"There is a regulation at the Division of Insurance that requires that any company that is directly contracting with a consumer must have a license if they're getting paid on a capitated basis," Crawford says. But while MHS was created specifically to enter into capitation contracts, "if their only contracts are through licensed carriers, then they do not have to have a license," she explains. "In Antero's case, where it was Antero's insured lives for which MHS was providing mental-health services, there was no need for a license, because there was a licensed carrier taking the risk in that picture."
This same loophole allowed PRO to contract with Antero in February.
Explains Litwinski: "If MHS contracted with a licensed entity--which is Antero--that has an HMO license, then our regulatory role is that we hold the HMO responsible to monitor the financial condition of the providers that they contract with."
But even if Antero monitored the financial condition of MHS, the hold-harmless clause in its contracts meant that Antero would not be responsible for MHS's bills.
To those who will never collect, it seems as if MHS operated in a completely unregulated environment.
"This was an entity functioning without any guards in place," says one therapist. "No one's watching them."
If MHS had been licensed, the Division of Insurance could have prevented the company from stiffing its contractors. LSLPNs are required to have "statutory deposits of money, and they have a minimum amount of assets and capitalization requirements they have to meet," says division spokeswoman Ryan. "If they drop below that level, they come under company watch, and we would go in and review their costs or administration and other areas just to see what was happening. That way we can put in all kinds of stop-gap measures to make sure the consumers don't get harmed--the consumers being their regular consumers as well as whoever they've contracted with. Hopefully, no one would have been harmed."
But hundreds were harmed. "I think, probably, it certainly isn't going to make them feel good," says the Jefferson Center's Hall, "but when it closed, MHS used all the money it had, sold all of its assets and paid every single claim it could pay. The board was very involved in making sure that happened, that the money didn't go someplace else, that what was owed to the providers went to the providers. That was all we could do."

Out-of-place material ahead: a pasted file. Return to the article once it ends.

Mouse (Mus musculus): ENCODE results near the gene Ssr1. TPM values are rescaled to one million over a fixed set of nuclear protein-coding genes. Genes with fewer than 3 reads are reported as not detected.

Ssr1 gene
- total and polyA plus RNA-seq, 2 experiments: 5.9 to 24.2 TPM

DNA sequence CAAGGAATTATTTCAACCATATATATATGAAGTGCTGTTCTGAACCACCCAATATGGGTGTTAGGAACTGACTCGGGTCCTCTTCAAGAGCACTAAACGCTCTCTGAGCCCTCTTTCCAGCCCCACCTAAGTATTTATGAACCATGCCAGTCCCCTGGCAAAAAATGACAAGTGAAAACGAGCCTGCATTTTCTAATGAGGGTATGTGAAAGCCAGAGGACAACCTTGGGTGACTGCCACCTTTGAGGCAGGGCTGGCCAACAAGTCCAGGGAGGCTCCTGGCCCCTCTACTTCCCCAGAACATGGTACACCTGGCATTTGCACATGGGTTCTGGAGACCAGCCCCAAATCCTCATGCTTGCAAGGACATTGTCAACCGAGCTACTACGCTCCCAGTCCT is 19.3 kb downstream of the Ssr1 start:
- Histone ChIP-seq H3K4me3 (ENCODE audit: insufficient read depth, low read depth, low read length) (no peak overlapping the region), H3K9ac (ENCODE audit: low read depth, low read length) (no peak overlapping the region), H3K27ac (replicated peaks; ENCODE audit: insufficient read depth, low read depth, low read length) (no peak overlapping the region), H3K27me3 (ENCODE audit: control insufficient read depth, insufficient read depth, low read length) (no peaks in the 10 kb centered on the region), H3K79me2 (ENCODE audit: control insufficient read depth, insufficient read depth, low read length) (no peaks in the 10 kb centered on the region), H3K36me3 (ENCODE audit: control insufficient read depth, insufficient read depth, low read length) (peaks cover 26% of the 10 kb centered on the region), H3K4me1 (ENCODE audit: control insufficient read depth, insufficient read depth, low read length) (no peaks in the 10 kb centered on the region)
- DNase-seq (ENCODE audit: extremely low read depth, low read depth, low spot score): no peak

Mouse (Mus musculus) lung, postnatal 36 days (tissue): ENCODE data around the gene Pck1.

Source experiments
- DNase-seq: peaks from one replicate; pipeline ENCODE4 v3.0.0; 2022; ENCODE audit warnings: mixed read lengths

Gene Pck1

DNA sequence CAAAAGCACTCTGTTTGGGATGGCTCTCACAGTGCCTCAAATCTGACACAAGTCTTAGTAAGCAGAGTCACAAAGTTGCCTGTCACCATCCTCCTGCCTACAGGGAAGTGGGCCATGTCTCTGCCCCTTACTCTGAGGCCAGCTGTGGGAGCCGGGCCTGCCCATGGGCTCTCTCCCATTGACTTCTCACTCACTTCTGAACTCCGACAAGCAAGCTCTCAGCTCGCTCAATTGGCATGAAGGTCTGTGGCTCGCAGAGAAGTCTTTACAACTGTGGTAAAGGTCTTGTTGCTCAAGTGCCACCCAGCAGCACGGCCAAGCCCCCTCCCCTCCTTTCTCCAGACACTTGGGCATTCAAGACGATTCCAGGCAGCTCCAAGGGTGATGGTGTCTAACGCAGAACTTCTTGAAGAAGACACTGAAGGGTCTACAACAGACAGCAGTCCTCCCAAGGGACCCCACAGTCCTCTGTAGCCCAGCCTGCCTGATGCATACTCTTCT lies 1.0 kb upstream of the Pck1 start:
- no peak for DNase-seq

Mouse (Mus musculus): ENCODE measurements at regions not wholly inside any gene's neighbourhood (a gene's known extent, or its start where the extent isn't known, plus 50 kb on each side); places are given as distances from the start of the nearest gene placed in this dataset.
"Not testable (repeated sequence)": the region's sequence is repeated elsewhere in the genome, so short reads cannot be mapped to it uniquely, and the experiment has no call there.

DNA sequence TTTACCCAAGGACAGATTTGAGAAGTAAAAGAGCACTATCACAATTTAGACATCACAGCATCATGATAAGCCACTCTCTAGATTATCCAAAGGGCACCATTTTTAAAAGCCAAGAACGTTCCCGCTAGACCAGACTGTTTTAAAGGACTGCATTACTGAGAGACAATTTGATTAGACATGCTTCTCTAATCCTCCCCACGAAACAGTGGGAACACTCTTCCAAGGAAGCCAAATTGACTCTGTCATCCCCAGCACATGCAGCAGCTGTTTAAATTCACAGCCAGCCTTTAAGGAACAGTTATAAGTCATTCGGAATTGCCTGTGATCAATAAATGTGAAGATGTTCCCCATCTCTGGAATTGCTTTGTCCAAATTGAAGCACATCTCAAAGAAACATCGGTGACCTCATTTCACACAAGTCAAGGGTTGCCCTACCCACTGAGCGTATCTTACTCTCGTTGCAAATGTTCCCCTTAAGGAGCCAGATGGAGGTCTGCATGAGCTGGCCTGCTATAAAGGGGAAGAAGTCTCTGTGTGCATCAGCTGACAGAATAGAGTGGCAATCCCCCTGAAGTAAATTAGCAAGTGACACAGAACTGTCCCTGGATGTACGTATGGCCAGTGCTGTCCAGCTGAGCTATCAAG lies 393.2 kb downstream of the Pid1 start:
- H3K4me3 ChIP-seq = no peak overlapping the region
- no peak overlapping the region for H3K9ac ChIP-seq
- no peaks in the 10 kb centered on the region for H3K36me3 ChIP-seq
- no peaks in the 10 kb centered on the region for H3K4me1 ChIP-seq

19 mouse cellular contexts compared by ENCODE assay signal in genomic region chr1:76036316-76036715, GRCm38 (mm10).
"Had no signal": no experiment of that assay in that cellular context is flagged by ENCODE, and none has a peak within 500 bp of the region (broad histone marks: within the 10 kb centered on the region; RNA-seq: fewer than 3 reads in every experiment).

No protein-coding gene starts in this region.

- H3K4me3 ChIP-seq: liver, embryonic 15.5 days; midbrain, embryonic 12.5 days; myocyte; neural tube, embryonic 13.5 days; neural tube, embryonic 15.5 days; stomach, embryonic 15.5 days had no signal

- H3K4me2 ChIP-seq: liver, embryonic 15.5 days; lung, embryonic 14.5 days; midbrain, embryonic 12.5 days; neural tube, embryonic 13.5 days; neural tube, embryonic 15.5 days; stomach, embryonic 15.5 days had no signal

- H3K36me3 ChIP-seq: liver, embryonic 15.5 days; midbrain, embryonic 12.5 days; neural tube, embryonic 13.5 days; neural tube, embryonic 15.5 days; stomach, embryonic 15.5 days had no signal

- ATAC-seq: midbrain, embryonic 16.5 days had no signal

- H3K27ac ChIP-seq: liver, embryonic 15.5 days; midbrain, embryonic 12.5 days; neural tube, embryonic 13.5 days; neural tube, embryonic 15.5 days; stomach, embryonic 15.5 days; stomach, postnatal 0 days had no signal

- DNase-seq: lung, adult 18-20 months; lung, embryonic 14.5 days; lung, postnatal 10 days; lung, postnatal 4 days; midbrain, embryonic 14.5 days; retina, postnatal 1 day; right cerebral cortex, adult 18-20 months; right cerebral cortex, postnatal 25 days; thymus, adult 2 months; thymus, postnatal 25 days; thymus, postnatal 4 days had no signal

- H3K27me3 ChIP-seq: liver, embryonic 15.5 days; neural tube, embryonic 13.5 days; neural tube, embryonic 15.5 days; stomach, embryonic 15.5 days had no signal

Adds Williams: "It's a very unfortunate situation, and I know that the nonprofits feel badly about that, but whenever a corporation goes out of business, it's obviously not uncommon for debt to be outstanding, so it's nothing personal. I'm sure there was no conscious decision to stiff any particular therapist. It was purely a matter of MHS's extreme financial difficulty."
In September Dr. Mary Hansen received a postcard. The return address was a P.O. box. The message was terse: "Dear Claimant: MHS has liquidated all assets and applied all proceeds to outstanding debts. No funds remain to pay your claim."
Many claimants have considered taking Antero to small-claims court or filing some kind of class-action lawsuit--even though they're not sure who they can sue. But for the most part, they've decided that they can't afford to put the effort into recovering money that doesn't exist.
"I was what they would call a high-volume provider, meaning that I saw a lot of their people," says Dr. David Kieffer, who has a marriage- and family-therapy practice in Lakewood. "My experience with MHS was that they slowly went out of business. So they're gone. They just disappeared. There's no remedy for that. I've put little to no action into this, because I don't think that there's any remedy. I have a busy practice, and I don't have the time to go after something that may never materialize. I think that's one of the ways insurance companies take advantage of doctors--we're so busy right now trying to keep up with the demands of managed care in general and trying to increase our volume, when we're not dealt an even hand by an insurance provider, I hardly have the energy to pursue the problem, because I have obligations to my patients and other managed-care people. It takes a lot of the fun out of practicing as a health-care provider."
When MHS went out of business, it owed not only therapists, but also its own parent corporations, facilities partially funded through tax dollars. The Jefferson Center for Mental Health had an outstanding claim of $1,544, and the Aurora Community Mental Health Center was still owed $4,467.65.
Hall winces on hearing the amount but then shrugs it off. "I knew we were owed money, but I didn't know how much," she says. "There's all kinds of bills that get paid and don't get paid. That's small compared to the amount that was lost by the shareholders."
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Shareholders knew they were taking a risk, however, while therapists thought there were regulations that would protect them. But the concept of managed care seemed to extend only to managing the range of services provided patients--not managing the companies that provide them.
"It's not fair," Kieffer says. "I'm just another angry doctor. It's tough being a doctor. It used to be fun. I've been practicing for over twenty years. There was a real sense of community support and respect that we once received. There was actually a sense of privilege with being a doctoral-level health-care provider, and now there's not."